Students gathered last weekend for Masque and Gown’s 80th Annual One-Act Competition, which began Friday evening with three distinctly different pieces, five to 10 minutes each. Bowdoin students wrote, directed and acted in each play.
The winner of Friday’s competition advanced to a multi-college One-Act festival on Saturday, where they performed alongside winners from Colby and Bates in Bowdoin’s Kresge Auditorium.
The One-Act Festival gives students with minimal theater experience the chance to immerse themselves in the creative process of putting together an original production. Ben Rosenbloom ’14 directed “The Game,” his first show, and described the experience as a “low-pressure way into theater and a fun learning experience.”
One-Acts is characterized by a very short preparation time. Jamie Weisbach ’16, director of “Comedy Play“ called the process “speed theater.” Actors have a mere two weeks of rehearsal.
Axis Fuksman-Kumpa ’17, director of the winning show “Kindness, I suppose,” found success in her first directing attempt. She called the process a “whirlwind endeavor” in which she was “overwhelmingly impressed and surprised by her castmates.”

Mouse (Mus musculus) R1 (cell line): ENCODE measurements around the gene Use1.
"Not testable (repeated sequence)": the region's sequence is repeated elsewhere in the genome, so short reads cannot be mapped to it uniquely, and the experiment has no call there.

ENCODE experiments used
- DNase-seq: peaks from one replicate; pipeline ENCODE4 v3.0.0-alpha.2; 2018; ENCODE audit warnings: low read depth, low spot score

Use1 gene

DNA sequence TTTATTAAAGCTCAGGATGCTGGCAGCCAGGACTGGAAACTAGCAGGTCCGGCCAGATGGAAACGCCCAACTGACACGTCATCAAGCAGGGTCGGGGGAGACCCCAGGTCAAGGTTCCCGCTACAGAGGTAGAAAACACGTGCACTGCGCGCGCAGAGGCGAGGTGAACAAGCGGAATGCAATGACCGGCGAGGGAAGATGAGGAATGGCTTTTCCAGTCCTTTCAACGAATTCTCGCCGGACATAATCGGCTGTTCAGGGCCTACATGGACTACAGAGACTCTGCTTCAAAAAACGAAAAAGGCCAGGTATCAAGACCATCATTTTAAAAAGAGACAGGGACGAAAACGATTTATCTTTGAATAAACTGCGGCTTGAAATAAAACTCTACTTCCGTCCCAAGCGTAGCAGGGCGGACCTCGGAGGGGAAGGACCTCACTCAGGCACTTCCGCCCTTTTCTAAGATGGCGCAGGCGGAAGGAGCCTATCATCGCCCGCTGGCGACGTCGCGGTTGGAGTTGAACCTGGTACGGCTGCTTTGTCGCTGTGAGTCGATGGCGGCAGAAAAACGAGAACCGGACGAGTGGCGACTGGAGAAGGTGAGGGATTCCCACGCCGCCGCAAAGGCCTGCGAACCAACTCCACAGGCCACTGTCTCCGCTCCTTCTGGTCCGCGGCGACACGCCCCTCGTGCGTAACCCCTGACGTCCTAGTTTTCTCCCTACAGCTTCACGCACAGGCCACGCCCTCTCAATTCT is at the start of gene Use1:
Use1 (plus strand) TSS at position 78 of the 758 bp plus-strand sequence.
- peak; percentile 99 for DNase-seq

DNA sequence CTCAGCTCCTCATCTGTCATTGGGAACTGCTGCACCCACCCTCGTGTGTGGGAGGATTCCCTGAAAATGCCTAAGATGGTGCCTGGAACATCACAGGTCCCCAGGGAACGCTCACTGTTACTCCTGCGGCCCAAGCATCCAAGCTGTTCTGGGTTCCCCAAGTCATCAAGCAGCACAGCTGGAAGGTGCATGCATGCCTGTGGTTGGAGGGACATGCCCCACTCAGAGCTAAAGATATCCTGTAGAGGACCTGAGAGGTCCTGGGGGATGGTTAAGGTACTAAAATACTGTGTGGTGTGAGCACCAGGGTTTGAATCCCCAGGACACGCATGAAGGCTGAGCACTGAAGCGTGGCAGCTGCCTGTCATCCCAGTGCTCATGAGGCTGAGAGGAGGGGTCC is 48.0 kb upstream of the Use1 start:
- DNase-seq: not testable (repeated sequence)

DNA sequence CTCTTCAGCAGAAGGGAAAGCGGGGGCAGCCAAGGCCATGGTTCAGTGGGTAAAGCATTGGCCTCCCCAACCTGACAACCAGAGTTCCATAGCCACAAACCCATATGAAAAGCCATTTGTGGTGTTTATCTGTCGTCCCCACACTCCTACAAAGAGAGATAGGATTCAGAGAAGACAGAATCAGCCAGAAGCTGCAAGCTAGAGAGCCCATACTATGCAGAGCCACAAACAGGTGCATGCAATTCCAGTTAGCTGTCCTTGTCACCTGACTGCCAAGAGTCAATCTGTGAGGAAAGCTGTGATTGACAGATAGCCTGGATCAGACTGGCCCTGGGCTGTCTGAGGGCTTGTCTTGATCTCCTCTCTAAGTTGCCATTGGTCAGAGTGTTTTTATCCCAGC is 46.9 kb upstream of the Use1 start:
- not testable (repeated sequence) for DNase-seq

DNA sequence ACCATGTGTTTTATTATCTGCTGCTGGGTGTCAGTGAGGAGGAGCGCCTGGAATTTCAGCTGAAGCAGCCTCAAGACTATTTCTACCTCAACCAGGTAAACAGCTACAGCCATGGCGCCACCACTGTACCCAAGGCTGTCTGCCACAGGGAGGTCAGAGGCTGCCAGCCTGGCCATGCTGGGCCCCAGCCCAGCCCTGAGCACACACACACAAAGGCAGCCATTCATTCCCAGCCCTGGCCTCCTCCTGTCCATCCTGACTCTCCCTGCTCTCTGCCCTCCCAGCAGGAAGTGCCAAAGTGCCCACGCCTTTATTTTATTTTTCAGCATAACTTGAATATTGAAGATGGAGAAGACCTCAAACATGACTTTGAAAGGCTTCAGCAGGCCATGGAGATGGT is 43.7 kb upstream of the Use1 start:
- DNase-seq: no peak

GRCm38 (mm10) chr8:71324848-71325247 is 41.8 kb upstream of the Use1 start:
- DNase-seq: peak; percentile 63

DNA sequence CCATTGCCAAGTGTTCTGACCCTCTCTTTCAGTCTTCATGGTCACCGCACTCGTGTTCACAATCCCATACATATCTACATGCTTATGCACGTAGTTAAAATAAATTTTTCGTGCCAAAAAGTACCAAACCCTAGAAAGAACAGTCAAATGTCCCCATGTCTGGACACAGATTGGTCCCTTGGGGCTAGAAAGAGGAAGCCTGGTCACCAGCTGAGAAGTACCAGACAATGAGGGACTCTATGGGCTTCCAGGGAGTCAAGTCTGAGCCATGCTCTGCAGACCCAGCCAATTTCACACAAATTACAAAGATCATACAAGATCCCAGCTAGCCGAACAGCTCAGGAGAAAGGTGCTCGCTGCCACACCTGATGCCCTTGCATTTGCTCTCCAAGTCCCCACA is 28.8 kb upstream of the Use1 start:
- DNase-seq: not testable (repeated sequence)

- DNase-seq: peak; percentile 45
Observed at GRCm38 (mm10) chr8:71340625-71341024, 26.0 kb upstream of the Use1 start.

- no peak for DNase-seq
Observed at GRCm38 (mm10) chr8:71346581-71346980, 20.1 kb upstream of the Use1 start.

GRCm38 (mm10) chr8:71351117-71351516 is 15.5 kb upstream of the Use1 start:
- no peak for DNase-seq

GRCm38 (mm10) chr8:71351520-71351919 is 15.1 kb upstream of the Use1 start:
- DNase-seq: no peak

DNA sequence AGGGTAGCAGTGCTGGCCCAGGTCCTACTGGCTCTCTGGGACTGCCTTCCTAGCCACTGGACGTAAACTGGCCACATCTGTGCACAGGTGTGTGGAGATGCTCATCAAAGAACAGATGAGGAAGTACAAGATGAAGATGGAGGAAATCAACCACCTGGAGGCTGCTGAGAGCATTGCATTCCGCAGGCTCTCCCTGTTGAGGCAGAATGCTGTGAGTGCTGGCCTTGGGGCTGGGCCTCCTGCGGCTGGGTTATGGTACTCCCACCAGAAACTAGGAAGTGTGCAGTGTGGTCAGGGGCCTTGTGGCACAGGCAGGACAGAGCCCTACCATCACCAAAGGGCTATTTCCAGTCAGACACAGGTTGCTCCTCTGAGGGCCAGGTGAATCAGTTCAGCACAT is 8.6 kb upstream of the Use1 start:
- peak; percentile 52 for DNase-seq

In “Kindness, I suppose,” a dark comical production, the scene takes places in a bar. There, Poncho (Stanford Spurlock ’14) and Lefty (Nicolas Magalhaes ’15) drink away their regrets over their late friend Santi. Equipped with mobster accents and business suits, the duo trades spit-fire jokes, threats and general debauchery as they nostalgically challenge their careers as professional killers. Writer Noah Bragg ’15 twists the plot when we learn that Lefty hired a killer to do away with Poncho outside the bar. Despite Lefty’s honest last-minute attempt to dismantle the plan, Poncho is murdered and Lefty is alone to drown in his own guilt.
“The Game,” written by Logan Taylor ’17, tells the story of Scott Genarro, a young lawyer distraught with the dilemma of defending underrepresented labor workers from the exploitative power of his big-business father. Genarro (Lucas Shaw ’16) struggles to establish his moral compass as his father (Trevor Murray ’16) encourages him to avoid a career defending the “little guy.” Ultimately, Genarro follows his instinct but loses the David-and-Goliath fight against his father’s corporate power.
The scene switches to a bare bedroom for “Comedy Play,” which centers around Harrison, an average, albeit tense and edgy, man who wakes up able to see and respond to the audience from his bedside. Harrison (Luke Scheuer ’17) grows angry, resentful and confused, pleading with the audience to leave him alone. He then realizes that his wife Jenna cannot see the audience. His surmounting paranoia drives Jenna, played by Emily Shiang ’17, out of the house, and Harrison is left in the fishbowl of his bedroom. Stripped of all dignity, he submits to the pressure of the spotlight, foolishly pie-ing himself in the face, dramatically slipping on a banana peel and dancing with a top hat and cane.